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The Many Faces of Marijuana
 

The Many Faces of Marijuana

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    The Many Faces of Marijuana The Many Faces of Marijuana Document Transcript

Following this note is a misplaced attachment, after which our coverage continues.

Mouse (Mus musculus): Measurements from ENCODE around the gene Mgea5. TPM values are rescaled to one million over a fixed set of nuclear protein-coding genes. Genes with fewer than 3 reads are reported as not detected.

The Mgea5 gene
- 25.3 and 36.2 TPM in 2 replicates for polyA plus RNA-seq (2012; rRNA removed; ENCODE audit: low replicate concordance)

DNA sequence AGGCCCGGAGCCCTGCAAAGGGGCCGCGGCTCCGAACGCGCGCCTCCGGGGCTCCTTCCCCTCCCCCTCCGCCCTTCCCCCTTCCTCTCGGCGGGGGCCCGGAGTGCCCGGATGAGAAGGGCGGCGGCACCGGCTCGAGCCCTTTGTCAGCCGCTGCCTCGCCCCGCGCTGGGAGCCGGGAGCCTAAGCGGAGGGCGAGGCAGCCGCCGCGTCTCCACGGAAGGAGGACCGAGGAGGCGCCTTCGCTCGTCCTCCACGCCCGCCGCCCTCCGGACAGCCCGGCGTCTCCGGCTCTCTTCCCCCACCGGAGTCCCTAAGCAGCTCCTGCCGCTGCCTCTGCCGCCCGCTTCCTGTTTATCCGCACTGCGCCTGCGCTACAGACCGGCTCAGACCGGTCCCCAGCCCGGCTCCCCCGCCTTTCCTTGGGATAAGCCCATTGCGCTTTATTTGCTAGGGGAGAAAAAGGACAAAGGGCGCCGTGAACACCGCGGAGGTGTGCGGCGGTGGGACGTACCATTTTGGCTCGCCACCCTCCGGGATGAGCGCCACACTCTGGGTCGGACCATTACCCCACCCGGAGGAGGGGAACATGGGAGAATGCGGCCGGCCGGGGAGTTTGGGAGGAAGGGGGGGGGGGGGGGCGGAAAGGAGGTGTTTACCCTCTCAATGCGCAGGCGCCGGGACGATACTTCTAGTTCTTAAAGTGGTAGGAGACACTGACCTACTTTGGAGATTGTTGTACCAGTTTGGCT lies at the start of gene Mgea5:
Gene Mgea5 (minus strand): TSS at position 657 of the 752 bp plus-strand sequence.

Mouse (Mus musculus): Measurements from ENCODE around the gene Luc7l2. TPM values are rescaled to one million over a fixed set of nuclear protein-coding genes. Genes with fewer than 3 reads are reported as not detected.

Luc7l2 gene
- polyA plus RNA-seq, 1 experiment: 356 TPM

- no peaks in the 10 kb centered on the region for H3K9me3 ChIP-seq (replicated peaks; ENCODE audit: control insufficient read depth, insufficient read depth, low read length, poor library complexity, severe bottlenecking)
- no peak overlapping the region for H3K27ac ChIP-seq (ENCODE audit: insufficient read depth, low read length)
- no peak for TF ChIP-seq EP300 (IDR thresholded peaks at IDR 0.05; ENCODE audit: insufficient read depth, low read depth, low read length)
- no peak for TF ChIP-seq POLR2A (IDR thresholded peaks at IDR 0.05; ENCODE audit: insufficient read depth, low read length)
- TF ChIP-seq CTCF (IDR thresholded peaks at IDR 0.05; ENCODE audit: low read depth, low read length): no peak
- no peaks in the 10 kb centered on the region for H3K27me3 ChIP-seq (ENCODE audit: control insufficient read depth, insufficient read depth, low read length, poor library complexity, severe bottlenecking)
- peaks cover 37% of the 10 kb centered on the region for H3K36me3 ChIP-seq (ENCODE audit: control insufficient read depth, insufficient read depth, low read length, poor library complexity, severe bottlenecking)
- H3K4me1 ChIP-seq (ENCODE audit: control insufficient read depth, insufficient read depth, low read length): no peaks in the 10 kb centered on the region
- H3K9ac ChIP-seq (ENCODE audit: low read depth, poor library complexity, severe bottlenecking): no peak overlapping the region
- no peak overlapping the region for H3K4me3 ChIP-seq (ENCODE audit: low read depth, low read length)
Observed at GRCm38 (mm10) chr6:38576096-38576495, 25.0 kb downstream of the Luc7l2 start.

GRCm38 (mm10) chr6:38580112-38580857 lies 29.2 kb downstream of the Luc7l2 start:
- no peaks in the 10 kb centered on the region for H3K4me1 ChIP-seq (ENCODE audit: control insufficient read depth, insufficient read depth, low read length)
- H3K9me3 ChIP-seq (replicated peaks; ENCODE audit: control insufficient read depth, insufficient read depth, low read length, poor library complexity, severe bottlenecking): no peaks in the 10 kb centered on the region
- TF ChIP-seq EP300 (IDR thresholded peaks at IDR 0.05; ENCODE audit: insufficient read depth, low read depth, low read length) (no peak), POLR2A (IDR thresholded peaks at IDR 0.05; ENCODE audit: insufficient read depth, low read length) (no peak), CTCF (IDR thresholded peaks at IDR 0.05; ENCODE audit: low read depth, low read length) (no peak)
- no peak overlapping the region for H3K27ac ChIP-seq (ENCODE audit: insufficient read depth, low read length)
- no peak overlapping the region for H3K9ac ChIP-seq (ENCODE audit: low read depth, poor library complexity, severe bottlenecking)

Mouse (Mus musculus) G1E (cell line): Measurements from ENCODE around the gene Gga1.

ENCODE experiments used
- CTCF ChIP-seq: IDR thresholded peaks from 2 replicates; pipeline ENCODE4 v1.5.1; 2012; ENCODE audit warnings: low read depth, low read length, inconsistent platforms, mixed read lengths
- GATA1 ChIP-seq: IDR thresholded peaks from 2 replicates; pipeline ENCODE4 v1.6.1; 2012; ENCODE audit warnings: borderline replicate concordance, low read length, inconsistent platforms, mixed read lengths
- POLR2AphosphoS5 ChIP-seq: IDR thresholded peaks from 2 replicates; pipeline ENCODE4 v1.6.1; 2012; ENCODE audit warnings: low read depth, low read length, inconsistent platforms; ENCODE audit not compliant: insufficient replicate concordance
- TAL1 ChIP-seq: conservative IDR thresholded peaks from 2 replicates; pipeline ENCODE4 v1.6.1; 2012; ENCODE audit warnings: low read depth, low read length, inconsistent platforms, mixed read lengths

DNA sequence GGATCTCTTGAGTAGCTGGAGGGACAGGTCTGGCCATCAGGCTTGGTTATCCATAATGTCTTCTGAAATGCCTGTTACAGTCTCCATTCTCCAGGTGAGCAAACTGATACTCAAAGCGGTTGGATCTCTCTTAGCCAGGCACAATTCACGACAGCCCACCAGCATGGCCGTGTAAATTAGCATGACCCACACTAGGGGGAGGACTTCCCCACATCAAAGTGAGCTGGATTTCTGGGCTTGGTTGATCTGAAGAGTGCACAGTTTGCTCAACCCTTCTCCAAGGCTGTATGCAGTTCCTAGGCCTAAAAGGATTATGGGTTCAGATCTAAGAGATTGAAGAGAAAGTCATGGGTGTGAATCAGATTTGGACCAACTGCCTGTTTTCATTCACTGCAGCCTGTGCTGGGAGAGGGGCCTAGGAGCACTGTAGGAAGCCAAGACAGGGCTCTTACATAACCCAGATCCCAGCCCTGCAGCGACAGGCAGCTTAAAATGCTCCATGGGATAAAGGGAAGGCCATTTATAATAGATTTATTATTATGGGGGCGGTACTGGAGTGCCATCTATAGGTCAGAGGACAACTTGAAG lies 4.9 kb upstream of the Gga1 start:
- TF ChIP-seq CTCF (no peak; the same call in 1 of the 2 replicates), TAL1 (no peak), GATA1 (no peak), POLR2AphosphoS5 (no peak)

• The Many Faces of Marijuana<br />Rena Walter<br />World History 2010-2011<br />Weed, bud, pot, marijuana has many names. The smoke-able plant is thought of as evil, wrong, and addictive in the 21st century. But do you really know what it is, where it comes from, or what it does? I hope to help answer these questions for you in the following pages, to help you base your own opinion on what you actually know, and not judge the plant because of popular belief. <br />    The plant cannabis dates back further than most believe. In fact, its earliest recorded use was in 6000 B.C., where cannabis seeds were actually used as food in China. Cannabis soon became more versatile, as hemp fibers in China were used to make textiles in 4000 B.C. In 2727 B.C., the first medicinal purpose for the plant appeared. The marijuana tea treatment was discovered in the writings of the Chinese emperor Shen Nung. It was used to treat types of arthritis, aches and pains, and memory loss. Marijuana's popular use as a medicine helped the plant "spread throughout Asia, the Middle East and down the eastern coast of Africa, and certain Hindu sects in India used marijuana for religious purposes and stress relief" (Stack).<br />Marijuana's history in the United States dates back as old as our country does. In 1545 Spaniards brought marijuana to the new world, and it was introduced to the United State’s early colonies in 1611, as a major commercial crop. (Narconon.org) Cooper and McCullagh stated, "For the first few hundred years after colonies were established on Jamestown and Plymouth Rock, the possession of intoxicants was not forbidden." As soon as the 1900's came around, so did controversy over the drug. In 1901, a few big countries, including the U.S, signed a drug-controlling treaty.  In the year 1914, the Harrison Narcotics Tax Act was enacted, regulating cocaine and opiates. Over the next few years, people started to believe marijuana had the same effects as much harsher drugs, and more restrictions came about. Soon, many cities and states outlawed the drug, fearing it would become a gateway drug to cocaine or opium. (Cooper & McCullagh)  <br />Moving closer to the 21st century, the drug became more popular, but also more frowned upon. In the 1960’s, marijuana was most widely used by college kids, and the “hippie” scene. Following the 60’s, in 1970, the Controlled Substances Act became a reality. Marijuana was classified as a Schedule 1 drug, along with heroin and LSD. Being a Schedule 1 drug also meant that it was though of as having the highest potential for abuse and absolutely no medical use. While Presidents Reagan and Bush were in office, Colombia was where a majority of the marijuana was coming from, being smuggled across southern borders. This resulted in the war on drugs, with more restrictions and caution at the southern borders. (Narconcon.com) But it seemed no matter how many laws were enacted against the drugs, it still gained popularity over the years. In the 1990’s, the drug became a teenage way of life. <br />Despite all the controversy over the years, living in the 21st century, many of the laws enacted against marijuana have changed. Many restrictions have lessened, and 15 states have legalized Medical Marijuana, including Arizona. There has been a lot of conflict over whether the drug is really medicinal, or if the proposition is only a front for recreational use to be closer to legalization. Science has proven that marijuana can drastically help patients in pain or that have HIV or cancer. Whether it really affects the disease itself or just mellows the user out, it is widely popular for medicinal use. <br />Nowadays, marijuana is huge in society. "According to the National Survey on Drug Use and Health, 95 million Americans age 12 and older have tried "pot" at least once, and three out of every four illicit drug users reported using marijuana within the previous 30 days." (Office of Drug Control Policy) <br />There are a lot of rumors about marijuana. Technically, it can not cause lung cancer or disease on its own, it all depends on how it is used. Cigarette smoke is exactly the same, the only difference is the effects on mentality. (Marijuana.com) THC is what causes the mental state affected by marijuana, and can be ingested in a number of ways. Many medical dispensaries carry a wide variety of edible THC sources, ranging from candies, to sodas, and baked goods. The most common edible way to ingest THC is probably hash brownies. Concluding if someone wanted to avoid the average harm smoking anything can cause, they could easily find an edible way to get their "high."<br /> Another myth about marijuana is that it is a "gateway drug." This means that it leads to other, more serious drugs. If you look at the statistics, that is not true. Marijuana.com said "As marijuana use increased in the 1960s and 1970s, heroin use declined. And, when marijuana use declined in the 1980s, heroin use remained fairly stable. For the past 20 years, as marijuana use-rates fluctuated, the use of LSD hardly changed at all. Cocaine use increased in the early 1980s as marijuana use was declining." These are just a few statistics taken from random periods of time showing the relation between marijuana and other drugs. In fact, most marijuana users dont use any other drugs at all. For example, in the Netherlands, when marijuana use increased tremendously, cocaine use decreased dramatically. (Marijuana.com)<br />To be realistic, the argument on marijuana use could go on forever. In writing this report, it has helped me not only learn the facts, but also come up with my own opinion on marijuana use based on what I know, versus what other people think and say. Is marijuana acceptable in society or just another harmful drug? Now it’s your turn to decide.<br />Works Cited <br />"Marijuana History." Drug Rehabilitation | Drug Education | Narconon International. Narconon International. Web. 11 May 2011. <http://www.narconon.org/drug-information/marijuana-history.html>. <br />"Marijuana: History of Marijuana Use — Infoplease.com." Infoplease: Encyclopedia, Almanac, Atlas, Biographies, Dictionary, Thesaurus. Free Online Reference, Research & Homework Help. — Infoplease.com. Columbia University Press. Web. 11 May 2011. <http://www.infoplease.com/ce6/sci/A0859487.html>. <br />"Marijuana Myths." Marijuana.com 420 Forums, Cannabis Legalization News, Medical Marijuana Pics, How to Grow Marijuana Seeds, Make a Bong, Pass a Drug Test, Find a Dispensary or Doctor. Web. 11 May 2011. <http://www.marijuana.com/myths/>. <br />Size, Font. "America's Love-Hate History with Pot - CBS News." Breaking News Headlines: Business, Entertainment & World News - CBS News. CBS Interactive Inc., 13 July 2009. Web. 11 May 2011. <http://www.cbsnews.com/stories/2009/07/13/national/main5154550.shtml>. <br />Stack, Patrick. "TIME Magazine: The New Politics of Pot." Breaking News, Analysis,<br />Politics, Blogs, News Photos, Video, Tech Reviews - TIME.com. Time Magazine, 22 Oct. 2002. Web. 11 May 2011. <http://www.time.com/time/covers/1101021104/history.html>.<br />